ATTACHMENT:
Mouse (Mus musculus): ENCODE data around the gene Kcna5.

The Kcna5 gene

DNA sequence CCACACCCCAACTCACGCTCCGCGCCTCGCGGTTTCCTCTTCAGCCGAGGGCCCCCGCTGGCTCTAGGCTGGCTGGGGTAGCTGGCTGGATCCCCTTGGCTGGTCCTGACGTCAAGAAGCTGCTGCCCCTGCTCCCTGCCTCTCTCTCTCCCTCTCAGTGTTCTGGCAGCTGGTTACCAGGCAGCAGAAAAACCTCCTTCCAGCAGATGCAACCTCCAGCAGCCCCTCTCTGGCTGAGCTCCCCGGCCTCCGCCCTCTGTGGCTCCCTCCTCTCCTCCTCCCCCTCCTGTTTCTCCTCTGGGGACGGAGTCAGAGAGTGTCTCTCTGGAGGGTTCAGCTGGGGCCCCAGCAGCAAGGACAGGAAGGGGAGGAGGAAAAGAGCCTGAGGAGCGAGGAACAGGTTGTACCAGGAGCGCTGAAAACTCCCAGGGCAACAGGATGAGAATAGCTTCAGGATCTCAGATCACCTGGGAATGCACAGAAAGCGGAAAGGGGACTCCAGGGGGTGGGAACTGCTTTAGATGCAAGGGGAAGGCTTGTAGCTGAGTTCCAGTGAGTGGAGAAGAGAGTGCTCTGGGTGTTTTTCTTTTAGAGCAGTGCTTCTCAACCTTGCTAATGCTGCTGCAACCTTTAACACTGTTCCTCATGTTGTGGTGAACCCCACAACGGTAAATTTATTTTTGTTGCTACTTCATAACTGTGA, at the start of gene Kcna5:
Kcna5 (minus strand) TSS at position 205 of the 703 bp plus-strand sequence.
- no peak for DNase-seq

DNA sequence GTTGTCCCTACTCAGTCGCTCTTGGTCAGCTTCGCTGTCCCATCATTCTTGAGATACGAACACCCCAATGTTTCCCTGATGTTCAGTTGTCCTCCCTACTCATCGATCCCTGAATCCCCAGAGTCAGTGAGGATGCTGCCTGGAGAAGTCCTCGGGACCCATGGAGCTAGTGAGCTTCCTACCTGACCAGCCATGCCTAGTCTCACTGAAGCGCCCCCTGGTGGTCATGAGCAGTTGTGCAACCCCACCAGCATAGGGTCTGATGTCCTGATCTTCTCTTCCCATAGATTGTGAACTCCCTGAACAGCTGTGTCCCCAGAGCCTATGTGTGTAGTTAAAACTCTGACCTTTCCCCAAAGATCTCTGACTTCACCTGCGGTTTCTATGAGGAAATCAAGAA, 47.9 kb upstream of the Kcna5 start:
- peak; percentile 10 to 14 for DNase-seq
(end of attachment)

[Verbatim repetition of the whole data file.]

Mouse (Mus musculus): ENCODE data around the gene Kcna5.

The Kcna5 gene

DNA sequence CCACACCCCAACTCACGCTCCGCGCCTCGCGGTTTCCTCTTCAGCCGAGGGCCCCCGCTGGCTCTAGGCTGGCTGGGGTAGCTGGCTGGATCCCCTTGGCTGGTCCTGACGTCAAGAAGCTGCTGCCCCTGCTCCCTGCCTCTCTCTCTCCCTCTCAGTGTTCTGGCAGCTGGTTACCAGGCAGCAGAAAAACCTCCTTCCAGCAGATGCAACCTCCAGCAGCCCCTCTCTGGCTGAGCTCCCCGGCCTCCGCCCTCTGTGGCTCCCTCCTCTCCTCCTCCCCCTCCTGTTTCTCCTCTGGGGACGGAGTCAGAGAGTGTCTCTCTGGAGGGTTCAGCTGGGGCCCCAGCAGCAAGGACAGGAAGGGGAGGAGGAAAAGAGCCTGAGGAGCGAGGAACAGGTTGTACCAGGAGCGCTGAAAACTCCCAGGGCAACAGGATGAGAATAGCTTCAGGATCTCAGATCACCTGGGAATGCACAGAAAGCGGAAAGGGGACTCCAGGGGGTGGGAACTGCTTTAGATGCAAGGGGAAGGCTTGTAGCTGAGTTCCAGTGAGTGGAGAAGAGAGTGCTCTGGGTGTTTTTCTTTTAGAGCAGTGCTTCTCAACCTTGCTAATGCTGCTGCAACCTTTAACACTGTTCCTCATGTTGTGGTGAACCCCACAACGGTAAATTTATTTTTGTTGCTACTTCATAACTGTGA, at the start of gene Kcna5:
Kcna5 (minus strand) TSS at position 205 of the 703 bp plus-strand sequence.
- no peak for DNase-seq

DNA sequence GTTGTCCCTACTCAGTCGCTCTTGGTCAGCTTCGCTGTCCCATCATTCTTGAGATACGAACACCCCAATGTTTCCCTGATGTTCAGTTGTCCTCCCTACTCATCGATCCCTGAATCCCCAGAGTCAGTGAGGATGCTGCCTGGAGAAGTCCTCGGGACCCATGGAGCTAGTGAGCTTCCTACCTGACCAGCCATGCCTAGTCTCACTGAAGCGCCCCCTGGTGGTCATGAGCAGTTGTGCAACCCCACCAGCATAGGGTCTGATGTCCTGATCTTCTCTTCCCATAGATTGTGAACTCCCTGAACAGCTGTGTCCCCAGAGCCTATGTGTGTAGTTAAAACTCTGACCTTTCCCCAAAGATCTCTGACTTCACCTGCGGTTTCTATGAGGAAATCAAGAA, 47.9 kb upstream of the Kcna5 start:
- peak; percentile 10 to 14 for DNase-seq